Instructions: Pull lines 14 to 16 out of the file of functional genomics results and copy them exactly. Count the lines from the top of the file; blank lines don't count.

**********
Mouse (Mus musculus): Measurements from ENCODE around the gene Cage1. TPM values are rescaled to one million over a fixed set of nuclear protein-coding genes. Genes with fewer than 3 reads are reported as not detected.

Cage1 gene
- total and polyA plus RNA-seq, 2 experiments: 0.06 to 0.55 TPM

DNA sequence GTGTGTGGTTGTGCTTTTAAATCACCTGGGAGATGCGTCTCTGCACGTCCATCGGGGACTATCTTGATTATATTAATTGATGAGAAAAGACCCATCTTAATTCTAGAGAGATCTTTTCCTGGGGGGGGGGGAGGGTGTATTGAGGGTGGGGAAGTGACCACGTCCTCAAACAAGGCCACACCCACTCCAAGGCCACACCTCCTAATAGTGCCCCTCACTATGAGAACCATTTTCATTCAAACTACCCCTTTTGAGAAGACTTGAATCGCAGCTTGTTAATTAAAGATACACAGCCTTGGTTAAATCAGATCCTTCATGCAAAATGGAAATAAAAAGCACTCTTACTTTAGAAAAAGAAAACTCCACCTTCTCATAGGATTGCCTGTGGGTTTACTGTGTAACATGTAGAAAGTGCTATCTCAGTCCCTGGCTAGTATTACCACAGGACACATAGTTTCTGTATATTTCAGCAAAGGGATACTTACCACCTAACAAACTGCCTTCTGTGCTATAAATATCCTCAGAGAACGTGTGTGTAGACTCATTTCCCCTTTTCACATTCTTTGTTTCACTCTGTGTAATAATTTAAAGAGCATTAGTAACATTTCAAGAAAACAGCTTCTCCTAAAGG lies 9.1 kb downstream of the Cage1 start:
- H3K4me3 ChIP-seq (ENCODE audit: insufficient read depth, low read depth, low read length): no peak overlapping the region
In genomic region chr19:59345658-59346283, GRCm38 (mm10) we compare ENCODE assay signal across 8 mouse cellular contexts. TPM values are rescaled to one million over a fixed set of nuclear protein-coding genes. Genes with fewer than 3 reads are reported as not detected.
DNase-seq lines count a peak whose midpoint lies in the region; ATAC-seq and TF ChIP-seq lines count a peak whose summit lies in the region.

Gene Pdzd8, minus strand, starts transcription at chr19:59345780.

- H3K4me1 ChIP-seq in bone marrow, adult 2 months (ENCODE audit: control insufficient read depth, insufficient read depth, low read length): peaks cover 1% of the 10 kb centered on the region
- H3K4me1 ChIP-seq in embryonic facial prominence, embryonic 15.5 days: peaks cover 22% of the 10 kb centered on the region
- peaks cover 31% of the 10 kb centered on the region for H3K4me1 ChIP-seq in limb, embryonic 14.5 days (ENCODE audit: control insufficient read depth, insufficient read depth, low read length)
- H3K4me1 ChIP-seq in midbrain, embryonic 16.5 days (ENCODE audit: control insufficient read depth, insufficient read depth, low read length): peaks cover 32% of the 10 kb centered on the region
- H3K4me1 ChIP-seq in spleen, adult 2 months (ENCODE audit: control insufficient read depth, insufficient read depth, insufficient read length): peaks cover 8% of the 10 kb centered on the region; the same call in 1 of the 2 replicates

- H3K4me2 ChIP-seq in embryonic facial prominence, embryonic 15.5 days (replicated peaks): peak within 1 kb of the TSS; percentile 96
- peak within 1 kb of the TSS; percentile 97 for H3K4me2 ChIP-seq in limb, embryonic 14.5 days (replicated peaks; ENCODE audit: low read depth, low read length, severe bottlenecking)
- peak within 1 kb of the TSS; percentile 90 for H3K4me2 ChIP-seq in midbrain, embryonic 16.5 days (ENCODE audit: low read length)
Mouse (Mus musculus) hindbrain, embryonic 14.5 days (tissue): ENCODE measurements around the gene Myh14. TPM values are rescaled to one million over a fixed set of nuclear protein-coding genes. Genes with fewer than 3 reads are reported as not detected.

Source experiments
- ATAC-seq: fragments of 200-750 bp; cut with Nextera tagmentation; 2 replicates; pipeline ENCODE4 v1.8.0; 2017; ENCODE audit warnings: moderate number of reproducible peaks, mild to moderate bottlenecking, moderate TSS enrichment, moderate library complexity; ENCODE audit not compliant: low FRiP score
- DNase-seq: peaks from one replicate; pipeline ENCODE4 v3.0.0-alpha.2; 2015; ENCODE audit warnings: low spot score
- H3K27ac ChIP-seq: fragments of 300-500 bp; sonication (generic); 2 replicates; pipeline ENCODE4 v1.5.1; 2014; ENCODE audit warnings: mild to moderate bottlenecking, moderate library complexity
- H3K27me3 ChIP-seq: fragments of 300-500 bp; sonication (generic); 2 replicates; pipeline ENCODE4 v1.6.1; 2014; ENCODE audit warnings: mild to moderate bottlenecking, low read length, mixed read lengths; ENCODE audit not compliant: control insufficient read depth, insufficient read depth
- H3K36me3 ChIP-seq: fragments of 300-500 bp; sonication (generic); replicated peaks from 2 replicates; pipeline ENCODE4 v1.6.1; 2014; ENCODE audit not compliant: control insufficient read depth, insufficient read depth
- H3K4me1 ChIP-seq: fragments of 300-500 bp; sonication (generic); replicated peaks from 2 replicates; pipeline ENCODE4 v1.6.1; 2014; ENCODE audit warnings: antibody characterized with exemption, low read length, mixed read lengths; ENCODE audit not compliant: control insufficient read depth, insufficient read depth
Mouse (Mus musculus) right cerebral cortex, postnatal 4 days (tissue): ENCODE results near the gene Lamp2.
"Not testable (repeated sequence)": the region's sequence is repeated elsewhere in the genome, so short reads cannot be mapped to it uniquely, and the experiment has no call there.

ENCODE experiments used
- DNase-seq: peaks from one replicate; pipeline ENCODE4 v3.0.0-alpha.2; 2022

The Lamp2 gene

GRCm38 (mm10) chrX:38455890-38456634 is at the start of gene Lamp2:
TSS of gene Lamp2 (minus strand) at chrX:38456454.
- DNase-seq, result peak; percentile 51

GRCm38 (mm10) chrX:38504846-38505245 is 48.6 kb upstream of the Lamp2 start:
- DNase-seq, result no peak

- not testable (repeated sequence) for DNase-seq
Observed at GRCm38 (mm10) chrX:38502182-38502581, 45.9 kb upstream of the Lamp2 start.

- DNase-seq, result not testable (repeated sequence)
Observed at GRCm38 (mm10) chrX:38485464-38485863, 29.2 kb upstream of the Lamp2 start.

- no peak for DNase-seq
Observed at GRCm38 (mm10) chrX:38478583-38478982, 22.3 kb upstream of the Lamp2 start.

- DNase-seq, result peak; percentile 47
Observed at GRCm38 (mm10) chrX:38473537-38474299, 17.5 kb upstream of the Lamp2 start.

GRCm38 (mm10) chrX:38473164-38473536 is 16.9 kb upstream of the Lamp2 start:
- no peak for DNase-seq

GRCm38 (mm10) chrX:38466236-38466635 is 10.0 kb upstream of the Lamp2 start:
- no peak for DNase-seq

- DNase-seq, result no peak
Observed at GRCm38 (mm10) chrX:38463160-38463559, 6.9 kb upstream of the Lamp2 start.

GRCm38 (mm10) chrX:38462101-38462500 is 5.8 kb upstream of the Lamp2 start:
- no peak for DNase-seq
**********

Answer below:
- H3K4me2 ChIP-seq in embryonic facial prominence, embryonic 15.5 days (replicated peaks): peak within 1 kb of the TSS; percentile 96
- peak within 1 kb of the TSS; percentile 97 for H3K4me2 ChIP-seq in limb, embryonic 14.5 days (replicated peaks; ENCODE audit: low read depth, low read length, severe bottlenecking)
- peak within 1 kb of the TSS; percentile 90 for H3K4me2 ChIP-seq in midbrain, embryonic 16.5 days (ENCODE audit: low read length)